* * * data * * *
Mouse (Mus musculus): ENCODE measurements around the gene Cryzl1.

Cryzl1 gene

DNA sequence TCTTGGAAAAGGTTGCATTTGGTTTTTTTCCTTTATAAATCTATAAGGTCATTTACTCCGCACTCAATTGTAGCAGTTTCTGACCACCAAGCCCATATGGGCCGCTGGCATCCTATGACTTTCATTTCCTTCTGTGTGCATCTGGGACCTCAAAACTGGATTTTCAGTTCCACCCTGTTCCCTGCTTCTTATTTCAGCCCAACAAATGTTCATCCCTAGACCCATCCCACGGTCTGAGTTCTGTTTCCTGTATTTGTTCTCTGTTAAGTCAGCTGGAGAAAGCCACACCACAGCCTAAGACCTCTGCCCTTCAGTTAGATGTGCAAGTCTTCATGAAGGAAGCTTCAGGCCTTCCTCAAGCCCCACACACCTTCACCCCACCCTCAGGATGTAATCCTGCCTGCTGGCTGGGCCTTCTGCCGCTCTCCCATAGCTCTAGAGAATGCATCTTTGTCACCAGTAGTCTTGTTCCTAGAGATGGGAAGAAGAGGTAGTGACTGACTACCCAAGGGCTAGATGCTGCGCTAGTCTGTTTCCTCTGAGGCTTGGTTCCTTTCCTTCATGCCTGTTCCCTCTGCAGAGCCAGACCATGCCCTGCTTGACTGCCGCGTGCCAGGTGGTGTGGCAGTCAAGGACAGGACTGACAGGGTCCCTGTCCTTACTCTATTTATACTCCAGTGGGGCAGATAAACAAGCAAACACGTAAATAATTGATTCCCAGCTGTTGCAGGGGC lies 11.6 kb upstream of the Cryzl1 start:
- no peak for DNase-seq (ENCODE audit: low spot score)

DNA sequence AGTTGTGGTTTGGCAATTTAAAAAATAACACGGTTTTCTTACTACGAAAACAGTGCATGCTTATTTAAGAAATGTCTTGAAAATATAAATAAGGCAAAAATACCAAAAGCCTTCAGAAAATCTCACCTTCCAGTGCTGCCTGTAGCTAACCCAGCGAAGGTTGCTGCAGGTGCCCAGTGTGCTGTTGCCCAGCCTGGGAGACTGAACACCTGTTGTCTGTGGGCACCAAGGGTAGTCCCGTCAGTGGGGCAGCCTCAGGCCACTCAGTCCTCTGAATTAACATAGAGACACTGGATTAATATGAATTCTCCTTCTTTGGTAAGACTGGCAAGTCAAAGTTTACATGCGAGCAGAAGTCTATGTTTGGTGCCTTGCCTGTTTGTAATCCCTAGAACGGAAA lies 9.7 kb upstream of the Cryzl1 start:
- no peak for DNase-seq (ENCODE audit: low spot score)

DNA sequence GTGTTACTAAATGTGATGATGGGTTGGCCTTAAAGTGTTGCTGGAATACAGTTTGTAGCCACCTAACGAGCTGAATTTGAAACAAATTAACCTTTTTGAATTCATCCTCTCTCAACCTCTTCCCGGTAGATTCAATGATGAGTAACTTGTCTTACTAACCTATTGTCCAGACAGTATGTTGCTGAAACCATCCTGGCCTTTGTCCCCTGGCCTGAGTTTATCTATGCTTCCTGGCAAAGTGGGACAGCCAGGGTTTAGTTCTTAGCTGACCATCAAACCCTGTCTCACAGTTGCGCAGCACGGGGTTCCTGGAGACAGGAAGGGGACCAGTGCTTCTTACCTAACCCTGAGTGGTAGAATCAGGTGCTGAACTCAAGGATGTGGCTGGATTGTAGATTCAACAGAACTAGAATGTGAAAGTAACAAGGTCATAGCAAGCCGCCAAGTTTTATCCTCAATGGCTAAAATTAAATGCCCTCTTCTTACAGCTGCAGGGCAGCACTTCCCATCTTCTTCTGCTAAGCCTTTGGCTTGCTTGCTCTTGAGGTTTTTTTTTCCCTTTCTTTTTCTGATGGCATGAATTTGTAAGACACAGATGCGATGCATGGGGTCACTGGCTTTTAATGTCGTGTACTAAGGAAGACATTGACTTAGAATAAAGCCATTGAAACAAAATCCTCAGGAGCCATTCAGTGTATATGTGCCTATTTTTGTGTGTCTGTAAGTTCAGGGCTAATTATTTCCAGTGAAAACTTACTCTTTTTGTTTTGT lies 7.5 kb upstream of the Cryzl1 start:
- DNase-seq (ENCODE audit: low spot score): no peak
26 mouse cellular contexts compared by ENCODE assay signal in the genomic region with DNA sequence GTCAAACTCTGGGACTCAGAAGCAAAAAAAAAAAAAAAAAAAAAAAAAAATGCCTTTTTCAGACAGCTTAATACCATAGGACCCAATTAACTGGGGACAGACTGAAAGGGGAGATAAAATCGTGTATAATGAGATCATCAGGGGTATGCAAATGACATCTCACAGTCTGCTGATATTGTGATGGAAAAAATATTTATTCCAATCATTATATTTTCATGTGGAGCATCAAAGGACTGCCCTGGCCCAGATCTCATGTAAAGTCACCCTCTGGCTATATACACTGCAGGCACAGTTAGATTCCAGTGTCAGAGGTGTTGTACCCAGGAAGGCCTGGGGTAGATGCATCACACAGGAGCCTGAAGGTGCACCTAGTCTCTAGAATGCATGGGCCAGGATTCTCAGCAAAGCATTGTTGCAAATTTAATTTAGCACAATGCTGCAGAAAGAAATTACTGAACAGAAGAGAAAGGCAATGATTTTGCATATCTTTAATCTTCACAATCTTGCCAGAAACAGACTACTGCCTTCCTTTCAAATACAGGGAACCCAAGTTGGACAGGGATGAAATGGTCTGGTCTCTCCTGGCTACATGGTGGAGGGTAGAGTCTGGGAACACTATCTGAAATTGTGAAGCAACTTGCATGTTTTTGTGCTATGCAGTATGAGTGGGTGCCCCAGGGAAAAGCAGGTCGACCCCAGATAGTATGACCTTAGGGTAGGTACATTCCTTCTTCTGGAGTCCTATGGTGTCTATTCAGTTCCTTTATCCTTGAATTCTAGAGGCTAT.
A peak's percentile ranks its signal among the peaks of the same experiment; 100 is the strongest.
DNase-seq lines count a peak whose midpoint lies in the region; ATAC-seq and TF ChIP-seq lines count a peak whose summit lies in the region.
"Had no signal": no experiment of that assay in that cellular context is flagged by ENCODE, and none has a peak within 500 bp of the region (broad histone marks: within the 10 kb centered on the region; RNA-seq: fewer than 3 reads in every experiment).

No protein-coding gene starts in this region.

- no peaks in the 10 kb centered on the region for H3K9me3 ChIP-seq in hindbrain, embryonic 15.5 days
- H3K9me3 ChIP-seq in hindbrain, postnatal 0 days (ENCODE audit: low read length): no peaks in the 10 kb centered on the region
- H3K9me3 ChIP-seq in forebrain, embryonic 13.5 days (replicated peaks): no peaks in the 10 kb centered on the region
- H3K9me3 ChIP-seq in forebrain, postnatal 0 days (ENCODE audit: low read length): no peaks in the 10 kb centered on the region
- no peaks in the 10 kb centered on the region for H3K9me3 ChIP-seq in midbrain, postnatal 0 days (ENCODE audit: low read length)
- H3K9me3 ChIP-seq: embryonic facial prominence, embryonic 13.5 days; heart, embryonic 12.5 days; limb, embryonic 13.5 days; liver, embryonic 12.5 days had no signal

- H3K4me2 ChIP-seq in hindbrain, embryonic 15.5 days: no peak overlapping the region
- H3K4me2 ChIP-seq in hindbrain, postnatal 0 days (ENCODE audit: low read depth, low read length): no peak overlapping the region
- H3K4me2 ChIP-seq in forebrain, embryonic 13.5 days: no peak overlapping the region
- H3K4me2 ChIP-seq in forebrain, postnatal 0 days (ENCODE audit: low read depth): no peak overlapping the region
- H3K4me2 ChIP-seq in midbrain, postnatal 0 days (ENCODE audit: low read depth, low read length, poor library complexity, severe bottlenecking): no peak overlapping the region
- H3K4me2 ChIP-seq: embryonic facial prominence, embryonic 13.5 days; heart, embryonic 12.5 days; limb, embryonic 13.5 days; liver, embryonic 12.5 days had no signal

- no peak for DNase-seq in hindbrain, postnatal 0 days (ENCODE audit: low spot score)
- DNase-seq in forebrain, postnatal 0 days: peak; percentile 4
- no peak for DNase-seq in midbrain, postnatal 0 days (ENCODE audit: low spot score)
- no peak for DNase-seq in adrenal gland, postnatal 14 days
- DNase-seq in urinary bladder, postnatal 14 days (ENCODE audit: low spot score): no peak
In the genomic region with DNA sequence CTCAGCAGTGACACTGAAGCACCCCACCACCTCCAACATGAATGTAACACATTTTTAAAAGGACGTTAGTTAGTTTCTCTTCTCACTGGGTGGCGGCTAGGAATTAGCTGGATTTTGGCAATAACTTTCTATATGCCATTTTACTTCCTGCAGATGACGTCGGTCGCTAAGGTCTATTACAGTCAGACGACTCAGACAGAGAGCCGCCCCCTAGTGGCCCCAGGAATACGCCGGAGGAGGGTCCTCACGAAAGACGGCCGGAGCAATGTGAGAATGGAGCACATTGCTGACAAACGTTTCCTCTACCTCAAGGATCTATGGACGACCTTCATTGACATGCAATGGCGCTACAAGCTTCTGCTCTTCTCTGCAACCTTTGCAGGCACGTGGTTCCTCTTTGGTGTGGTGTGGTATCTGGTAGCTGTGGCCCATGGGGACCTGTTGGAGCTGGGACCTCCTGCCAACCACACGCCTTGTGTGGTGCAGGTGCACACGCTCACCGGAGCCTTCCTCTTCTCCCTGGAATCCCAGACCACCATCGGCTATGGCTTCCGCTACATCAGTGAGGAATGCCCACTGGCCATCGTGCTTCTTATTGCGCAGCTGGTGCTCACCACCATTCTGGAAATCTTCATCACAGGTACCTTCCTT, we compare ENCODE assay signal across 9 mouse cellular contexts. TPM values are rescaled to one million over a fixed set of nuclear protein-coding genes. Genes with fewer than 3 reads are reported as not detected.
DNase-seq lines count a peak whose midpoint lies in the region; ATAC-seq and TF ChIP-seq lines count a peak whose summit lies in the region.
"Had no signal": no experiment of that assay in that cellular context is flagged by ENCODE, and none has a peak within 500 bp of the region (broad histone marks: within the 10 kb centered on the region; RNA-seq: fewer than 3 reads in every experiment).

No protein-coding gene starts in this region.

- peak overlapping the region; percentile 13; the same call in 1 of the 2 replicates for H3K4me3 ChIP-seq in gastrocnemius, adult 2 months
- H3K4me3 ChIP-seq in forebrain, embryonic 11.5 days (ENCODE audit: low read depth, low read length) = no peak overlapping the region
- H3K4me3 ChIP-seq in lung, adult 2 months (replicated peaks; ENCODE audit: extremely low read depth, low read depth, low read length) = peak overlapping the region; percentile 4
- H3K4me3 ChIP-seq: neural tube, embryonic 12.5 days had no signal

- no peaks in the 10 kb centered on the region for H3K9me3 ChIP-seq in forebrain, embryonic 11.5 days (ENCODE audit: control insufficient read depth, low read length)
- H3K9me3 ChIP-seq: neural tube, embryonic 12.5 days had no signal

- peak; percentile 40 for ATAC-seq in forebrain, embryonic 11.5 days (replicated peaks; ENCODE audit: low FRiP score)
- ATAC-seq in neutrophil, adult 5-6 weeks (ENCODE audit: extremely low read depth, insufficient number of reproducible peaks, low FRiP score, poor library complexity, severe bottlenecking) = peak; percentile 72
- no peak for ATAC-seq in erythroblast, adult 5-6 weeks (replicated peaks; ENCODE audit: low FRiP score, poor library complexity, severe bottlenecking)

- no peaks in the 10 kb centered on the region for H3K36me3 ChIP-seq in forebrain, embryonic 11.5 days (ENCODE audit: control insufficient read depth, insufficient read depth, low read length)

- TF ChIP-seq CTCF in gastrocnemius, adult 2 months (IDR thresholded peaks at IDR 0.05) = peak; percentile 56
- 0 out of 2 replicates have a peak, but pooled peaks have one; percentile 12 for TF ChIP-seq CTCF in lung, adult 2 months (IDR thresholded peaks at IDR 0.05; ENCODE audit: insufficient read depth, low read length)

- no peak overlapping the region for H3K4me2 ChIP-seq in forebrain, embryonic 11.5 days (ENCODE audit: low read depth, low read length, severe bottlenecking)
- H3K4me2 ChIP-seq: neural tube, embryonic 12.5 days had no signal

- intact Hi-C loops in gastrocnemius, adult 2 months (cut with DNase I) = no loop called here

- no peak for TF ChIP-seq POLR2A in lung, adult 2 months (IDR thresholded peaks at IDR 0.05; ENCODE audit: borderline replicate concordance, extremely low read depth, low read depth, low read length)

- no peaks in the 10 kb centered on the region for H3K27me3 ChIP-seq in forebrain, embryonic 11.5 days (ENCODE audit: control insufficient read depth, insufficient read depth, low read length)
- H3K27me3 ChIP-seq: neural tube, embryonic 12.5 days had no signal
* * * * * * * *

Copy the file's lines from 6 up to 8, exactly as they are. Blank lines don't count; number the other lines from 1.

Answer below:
- no peak for DNase-seq (ENCODE audit: low spot score)

DNA sequence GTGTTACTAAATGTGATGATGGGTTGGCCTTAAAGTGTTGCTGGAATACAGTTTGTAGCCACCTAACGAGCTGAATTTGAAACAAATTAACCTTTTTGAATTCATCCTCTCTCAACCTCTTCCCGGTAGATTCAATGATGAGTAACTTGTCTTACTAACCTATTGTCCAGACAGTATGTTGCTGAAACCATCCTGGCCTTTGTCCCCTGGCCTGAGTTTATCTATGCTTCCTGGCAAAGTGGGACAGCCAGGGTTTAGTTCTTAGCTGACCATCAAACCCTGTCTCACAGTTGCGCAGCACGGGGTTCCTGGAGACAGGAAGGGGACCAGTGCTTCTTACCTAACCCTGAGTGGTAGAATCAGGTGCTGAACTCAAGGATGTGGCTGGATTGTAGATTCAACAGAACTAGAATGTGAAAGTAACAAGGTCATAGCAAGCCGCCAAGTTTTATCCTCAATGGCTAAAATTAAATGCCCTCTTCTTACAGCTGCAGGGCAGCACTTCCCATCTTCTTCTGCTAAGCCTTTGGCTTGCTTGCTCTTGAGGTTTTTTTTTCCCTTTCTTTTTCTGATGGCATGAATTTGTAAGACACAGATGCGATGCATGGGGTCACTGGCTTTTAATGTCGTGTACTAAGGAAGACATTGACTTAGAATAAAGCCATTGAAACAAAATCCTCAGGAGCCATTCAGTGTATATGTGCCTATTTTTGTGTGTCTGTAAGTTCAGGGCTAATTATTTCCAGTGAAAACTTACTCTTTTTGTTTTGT lies 7.5 kb upstream of the Cryzl1 start:
- DNase-seq (ENCODE audit: low spot score): no peak